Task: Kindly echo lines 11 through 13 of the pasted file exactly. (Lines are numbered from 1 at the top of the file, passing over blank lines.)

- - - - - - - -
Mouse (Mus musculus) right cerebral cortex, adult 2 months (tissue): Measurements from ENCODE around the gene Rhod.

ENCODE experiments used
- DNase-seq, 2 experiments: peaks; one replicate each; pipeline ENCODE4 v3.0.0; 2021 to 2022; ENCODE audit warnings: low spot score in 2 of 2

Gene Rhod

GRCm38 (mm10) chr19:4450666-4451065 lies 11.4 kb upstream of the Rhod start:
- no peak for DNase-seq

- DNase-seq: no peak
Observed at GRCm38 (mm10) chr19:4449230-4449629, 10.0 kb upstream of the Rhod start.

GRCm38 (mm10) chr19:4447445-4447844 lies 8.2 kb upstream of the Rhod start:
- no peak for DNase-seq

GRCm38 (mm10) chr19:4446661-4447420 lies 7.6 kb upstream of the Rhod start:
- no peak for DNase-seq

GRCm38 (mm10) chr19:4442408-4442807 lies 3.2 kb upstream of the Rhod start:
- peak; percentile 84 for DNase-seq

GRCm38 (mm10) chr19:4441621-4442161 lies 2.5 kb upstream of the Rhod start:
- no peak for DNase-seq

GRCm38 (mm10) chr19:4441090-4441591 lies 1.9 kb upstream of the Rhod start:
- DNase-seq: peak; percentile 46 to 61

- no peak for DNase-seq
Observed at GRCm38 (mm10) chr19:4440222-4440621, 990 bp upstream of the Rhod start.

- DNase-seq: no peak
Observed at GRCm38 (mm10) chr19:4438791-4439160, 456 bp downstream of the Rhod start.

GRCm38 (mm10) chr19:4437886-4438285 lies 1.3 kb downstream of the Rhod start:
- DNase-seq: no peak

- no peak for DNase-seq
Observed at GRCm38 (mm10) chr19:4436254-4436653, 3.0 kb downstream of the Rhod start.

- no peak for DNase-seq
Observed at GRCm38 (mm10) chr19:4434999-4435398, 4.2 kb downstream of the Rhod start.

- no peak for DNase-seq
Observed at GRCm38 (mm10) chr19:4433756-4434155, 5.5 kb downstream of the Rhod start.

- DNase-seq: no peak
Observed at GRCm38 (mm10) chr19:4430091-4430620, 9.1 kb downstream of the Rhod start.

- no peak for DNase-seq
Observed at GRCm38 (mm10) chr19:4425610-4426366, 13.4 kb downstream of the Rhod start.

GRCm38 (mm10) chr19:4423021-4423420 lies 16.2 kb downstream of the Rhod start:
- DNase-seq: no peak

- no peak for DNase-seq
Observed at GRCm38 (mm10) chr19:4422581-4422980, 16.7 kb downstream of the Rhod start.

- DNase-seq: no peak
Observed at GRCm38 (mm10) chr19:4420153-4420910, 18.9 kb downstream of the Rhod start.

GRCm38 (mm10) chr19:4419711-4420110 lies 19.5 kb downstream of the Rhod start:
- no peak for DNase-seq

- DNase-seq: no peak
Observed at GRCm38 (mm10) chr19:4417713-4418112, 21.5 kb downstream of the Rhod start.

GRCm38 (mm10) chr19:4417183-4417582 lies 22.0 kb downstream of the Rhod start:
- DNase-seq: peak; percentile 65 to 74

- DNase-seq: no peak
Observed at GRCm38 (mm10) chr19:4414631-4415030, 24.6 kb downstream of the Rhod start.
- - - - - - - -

GRCm38 (mm10) chr19:4446661-4447420 lies 7.6 kb upstream of the Rhod start:
- no peak for DNase-seq

GRCm38 (mm10) chr19:4442408-4442807 lies 3.2 kb upstream of the Rhod start: